But there’s only so much a poor narration can do to ruin a story, and I finally got past Lockwood…Turns out I disagree with Edward Cullen when he had said “it’s not a love story,  it’s a hate story”.

Heathcliff the adult was a fragile soul; society broke him…The same society I thought I’d have fit in as a child–the one with the filigreed ballgowns, pianofortes, grandiose libraries and perfect manners– also had a dark, suffocating side…An acute gender disparity, class discrimination, crippling poverty and hunger, materialism and a highly judgmental attitude. I guess every society has this plague in varying amounts.

Never have I took that long to read a classic, but I’m surprised to say, I understand Heathcliff and Catherine…


7 Replies to “Victorian Era and Today”

  1. I guess I should be celebrating that today is the day when Maha finished the only classical book which I’ve been fond of since 8th grade. The speed, vivacity and diabolical nature of schemes intrigued me towards it.

    I completely agree that Lock-wood shouldn’t have been the narrator. Maybe the governess would have done it in a better way if she had begun it immediately. Maybe the story should have started after Heathcliff’s death. You know that sounds more impressive somehow. 🙂

    And The beautiful cohesion you drew with the words that “they were both ahead of their times” I guess it even gives me food for thought 🙂 Thanks! Loved ur post!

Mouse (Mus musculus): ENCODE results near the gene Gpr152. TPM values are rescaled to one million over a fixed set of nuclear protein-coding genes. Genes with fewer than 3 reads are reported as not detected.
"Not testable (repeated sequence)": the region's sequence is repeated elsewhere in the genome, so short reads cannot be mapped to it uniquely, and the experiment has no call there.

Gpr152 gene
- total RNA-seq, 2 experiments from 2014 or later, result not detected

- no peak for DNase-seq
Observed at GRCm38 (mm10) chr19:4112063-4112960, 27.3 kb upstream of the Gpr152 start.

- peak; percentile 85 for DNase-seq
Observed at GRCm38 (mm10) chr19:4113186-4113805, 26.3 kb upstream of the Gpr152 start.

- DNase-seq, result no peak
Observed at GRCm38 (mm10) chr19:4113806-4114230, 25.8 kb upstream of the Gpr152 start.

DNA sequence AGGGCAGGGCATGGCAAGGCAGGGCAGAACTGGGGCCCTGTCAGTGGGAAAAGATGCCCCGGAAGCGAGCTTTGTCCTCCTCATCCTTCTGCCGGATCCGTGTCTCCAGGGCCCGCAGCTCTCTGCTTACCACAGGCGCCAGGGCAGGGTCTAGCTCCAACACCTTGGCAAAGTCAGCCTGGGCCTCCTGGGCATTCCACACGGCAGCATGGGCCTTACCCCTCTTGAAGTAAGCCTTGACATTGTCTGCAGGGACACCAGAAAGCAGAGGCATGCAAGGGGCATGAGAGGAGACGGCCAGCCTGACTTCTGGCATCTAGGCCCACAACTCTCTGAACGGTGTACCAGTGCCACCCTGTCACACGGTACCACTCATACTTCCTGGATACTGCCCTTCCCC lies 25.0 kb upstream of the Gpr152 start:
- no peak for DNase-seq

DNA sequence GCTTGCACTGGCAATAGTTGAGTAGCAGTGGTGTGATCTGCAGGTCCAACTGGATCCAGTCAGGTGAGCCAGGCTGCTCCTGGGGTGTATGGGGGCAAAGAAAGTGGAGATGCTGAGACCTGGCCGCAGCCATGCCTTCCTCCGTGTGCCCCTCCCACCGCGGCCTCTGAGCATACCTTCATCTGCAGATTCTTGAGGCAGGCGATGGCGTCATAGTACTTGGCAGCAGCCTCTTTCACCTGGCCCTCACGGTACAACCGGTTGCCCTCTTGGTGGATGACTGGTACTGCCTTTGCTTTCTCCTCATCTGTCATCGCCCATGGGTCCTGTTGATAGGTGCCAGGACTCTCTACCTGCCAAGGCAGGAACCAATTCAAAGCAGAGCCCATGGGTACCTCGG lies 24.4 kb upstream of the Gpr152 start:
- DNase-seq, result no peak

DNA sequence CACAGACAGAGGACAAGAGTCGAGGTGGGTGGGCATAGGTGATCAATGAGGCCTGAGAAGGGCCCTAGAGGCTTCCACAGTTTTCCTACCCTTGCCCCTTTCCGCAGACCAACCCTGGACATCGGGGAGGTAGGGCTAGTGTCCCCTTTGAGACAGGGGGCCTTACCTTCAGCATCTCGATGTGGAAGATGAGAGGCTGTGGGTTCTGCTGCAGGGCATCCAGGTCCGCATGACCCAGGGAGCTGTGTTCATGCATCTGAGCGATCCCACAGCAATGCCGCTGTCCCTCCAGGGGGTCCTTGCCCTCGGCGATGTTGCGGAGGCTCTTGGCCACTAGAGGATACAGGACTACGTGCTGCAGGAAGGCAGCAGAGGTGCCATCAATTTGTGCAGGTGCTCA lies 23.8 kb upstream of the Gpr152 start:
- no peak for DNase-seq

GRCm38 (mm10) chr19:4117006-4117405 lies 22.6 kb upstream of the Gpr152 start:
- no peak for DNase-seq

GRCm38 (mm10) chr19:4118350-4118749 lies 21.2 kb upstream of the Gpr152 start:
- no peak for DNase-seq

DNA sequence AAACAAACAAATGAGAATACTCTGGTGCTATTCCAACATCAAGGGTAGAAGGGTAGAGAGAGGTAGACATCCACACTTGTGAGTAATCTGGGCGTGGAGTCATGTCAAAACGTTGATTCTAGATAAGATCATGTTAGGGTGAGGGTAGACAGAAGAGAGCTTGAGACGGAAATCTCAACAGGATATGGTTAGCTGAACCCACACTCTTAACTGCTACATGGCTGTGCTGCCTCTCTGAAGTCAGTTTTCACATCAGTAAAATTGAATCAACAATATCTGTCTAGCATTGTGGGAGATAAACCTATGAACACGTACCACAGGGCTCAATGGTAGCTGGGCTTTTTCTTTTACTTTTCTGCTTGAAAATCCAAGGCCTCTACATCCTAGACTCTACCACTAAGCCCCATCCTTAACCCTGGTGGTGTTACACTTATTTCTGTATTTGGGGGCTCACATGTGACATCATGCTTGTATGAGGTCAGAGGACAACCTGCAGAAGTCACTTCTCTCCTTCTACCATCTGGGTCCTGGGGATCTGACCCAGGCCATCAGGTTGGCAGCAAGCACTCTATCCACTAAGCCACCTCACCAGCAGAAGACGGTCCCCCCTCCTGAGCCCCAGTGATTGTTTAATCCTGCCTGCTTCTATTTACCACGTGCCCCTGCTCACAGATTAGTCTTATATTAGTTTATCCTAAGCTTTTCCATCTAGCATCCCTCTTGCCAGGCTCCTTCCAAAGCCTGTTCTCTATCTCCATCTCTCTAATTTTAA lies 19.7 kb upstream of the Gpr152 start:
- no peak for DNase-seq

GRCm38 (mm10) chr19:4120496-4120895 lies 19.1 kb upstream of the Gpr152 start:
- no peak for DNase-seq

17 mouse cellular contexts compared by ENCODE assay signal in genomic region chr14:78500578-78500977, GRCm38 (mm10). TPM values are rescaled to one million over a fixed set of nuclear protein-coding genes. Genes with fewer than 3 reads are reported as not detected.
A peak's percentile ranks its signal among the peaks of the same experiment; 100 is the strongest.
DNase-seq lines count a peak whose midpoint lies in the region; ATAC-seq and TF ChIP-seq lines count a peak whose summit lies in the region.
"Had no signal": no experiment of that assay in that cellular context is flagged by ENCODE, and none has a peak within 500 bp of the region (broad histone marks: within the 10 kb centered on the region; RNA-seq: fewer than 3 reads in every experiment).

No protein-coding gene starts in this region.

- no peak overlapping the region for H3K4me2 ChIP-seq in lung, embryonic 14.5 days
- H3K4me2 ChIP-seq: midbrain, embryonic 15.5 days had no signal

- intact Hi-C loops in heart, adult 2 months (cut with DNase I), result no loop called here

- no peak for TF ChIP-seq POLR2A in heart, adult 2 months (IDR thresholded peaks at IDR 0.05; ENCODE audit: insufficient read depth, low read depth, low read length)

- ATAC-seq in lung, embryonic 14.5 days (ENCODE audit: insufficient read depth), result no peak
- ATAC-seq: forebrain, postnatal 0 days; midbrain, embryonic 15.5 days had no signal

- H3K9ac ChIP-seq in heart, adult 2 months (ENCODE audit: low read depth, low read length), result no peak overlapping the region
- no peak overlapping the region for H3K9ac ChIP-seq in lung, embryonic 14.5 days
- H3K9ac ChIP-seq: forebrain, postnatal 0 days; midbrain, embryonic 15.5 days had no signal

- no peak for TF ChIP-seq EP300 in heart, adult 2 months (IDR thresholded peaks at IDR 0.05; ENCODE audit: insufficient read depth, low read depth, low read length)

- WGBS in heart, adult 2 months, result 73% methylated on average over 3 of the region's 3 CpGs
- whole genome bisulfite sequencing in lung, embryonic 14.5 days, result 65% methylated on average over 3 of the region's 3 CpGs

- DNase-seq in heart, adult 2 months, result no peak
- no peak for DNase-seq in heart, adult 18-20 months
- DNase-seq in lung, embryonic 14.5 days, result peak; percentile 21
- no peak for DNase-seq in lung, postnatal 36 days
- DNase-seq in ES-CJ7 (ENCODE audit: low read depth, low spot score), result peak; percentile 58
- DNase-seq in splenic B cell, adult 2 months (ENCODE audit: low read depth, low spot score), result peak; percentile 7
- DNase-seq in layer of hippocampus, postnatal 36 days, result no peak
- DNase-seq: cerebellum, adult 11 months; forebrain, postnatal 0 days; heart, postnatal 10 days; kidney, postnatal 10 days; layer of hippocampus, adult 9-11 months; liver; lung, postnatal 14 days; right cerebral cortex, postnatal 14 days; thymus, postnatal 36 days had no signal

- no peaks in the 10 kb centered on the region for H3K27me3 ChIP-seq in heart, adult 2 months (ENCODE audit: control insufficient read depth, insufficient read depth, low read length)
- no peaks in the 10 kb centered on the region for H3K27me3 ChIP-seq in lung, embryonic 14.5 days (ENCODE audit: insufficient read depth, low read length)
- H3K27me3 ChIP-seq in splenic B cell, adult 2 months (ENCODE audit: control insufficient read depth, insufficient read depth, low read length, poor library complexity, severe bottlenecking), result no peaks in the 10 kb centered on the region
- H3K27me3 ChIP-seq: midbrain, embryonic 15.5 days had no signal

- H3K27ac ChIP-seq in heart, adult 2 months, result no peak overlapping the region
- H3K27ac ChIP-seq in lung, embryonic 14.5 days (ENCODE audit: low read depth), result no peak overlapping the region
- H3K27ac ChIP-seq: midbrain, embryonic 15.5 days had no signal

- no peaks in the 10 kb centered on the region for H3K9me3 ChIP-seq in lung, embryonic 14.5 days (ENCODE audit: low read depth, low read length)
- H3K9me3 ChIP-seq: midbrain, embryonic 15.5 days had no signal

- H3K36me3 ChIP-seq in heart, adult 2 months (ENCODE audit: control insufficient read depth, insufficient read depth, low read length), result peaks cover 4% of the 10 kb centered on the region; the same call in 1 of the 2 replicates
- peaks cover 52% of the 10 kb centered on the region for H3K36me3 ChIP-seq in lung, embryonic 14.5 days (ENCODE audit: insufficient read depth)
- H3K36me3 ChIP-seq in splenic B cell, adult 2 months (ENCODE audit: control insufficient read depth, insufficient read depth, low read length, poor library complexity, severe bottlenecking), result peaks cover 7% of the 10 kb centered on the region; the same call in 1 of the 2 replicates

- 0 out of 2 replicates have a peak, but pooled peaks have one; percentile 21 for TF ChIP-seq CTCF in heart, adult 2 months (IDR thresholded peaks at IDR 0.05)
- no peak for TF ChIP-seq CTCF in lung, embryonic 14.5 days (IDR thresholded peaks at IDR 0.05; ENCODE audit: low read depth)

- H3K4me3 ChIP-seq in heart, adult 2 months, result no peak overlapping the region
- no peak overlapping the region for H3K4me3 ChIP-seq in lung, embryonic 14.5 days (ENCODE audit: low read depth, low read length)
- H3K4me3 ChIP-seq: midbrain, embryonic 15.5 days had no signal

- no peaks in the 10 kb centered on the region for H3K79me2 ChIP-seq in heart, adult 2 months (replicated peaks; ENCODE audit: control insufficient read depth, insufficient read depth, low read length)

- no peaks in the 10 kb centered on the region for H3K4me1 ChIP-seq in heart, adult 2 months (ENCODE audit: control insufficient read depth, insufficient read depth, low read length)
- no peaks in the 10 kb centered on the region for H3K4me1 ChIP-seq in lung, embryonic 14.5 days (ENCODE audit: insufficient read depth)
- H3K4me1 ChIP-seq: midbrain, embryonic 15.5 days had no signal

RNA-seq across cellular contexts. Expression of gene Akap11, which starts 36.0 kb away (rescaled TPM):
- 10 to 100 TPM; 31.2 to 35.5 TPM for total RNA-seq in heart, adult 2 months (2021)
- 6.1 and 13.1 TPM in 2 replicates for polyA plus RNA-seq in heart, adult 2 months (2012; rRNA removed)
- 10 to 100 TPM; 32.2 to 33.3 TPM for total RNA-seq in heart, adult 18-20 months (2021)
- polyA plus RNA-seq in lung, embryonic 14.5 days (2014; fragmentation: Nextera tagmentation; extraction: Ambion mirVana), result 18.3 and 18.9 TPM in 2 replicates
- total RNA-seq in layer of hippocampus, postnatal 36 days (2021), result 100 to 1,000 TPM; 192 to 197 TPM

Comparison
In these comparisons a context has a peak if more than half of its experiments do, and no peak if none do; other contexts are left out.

2. Yes, Maha, the Victorian era is so much like our own society- with men trying to mortify ‘the lusts of flesh’ and girls’ striving to attain perfection by becoming the pathetic ‘angels of the house’- and to these Jane IS rebellious and I love her for it 😀

    And I never understood Heathcliff and Catherine. Perhaps now I’ll give Wuthering Heights another try 🙂

    1. Oh yeah, Jane is totally against being just an “angel of the house”..I guess even in the end she’s the one whose stronger in her relationship with Mr R..

      Two misunderstood people with a passionate love…Its very interesting, albeit very hard to empathize with! It took me a very VERY long time to get through Wuthering Heights :P.

      Thanks for reading, Aqdas =)!

  3. Yes yes yes! PLEASE AQDAS DO SO! 😀 I Love it! the best part is that this entry was written exclusively to inform me that Maha is done with Wuthering Heights AT LAST! ❤

    And Maha I've said it before but I'll say it again.. I think your understanding of the two characters has even made me understand them 🙂 I loved them because they were both reckless! 😀 But now i know WHY I adore their erratic nature. I am similar to them that's why. your analysis of the two being "ahead of their times" really impressed me. 🙂 Thanks for this entry!

  4. I kinda loved Catherine initially but her approach towards love/whatever it was, confused me like anything. . and yeah I never got to understand wuthering heights much.After reading your post I m ready to give it another try. Thanks to you really . . 🙂

    1. Thanks for reading, Xehra! 🙂

      Yeah, do give it another go.. Bronte’s brand of love is indeed not what we think of as conventional love… Instead it’s bitter and selfish because it’s so deep..